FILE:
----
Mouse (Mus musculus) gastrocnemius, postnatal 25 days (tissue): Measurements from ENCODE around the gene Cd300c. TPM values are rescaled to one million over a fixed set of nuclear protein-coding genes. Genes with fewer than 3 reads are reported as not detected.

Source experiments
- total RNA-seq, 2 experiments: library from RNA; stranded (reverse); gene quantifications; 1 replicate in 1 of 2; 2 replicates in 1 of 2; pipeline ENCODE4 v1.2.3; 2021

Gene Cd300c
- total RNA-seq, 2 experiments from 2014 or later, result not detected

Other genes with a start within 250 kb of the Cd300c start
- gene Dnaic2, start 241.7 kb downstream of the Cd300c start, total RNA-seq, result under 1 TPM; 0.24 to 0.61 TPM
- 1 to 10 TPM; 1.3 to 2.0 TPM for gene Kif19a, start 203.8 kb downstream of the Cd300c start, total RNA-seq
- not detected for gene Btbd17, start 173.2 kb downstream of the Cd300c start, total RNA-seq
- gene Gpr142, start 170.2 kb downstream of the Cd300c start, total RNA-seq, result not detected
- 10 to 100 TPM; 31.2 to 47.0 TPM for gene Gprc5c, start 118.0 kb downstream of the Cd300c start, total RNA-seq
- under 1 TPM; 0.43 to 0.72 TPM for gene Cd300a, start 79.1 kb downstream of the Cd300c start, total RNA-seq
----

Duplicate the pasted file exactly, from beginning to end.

Mouse (Mus musculus) gastrocnemius, postnatal 25 days (tissue): Measurements from ENCODE around the gene Cd300c. TPM values are rescaled to one million over a fixed set of nuclear protein-coding genes. Genes with fewer than 3 reads are reported as not detected.

Source experiments
- total RNA-seq, 2 experiments: library from RNA; stranded (reverse); gene quantifications; 1 replicate in 1 of 2; 2 replicates in 1 of 2; pipeline ENCODE4 v1.2.3; 2021

Gene Cd300c
- total RNA-seq, 2 experiments from 2014 or later, result not detected

Other genes with a start within 250 kb of the Cd300c start
- gene Dnaic2, start 241.7 kb downstream of the Cd300c start, total RNA-seq, result under 1 TPM; 0.24 to 0.61 TPM
- 1 to 10 TPM; 1.3 to 2.0 TPM for gene Kif19a, start 203.8 kb downstream of the Cd300c start, total RNA-seq
- not detected for gene Btbd17, start 173.2 kb downstream of the Cd300c start, total RNA-seq
- gene Gpr142, start 170.2 kb downstream of the Cd300c start, total RNA-seq, result not detected
- 10 to 100 TPM; 31.2 to 47.0 TPM for gene Gprc5c, start 118.0 kb downstream of the Cd300c start, total RNA-seq
- under 1 TPM; 0.43 to 0.72 TPM for gene Cd300a, start 79.1 kb downstream of the Cd300c start, total RNA-seq